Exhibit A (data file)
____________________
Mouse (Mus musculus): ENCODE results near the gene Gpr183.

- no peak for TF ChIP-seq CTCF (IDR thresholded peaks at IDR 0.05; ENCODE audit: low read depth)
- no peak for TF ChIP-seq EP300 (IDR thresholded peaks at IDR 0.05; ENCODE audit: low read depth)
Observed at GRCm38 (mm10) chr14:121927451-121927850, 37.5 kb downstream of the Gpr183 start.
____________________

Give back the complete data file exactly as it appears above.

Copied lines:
Mouse (Mus musculus): ENCODE results near the gene Gpr183.

- no peak for TF ChIP-seq CTCF (IDR thresholded peaks at IDR 0.05; ENCODE audit: low read depth)
- no peak for TF ChIP-seq EP300 (IDR thresholded peaks at IDR 0.05; ENCODE audit: low read depth)
Observed at GRCm38 (mm10) chr14:121927451-121927850, 37.5 kb downstream of the Gpr183 start.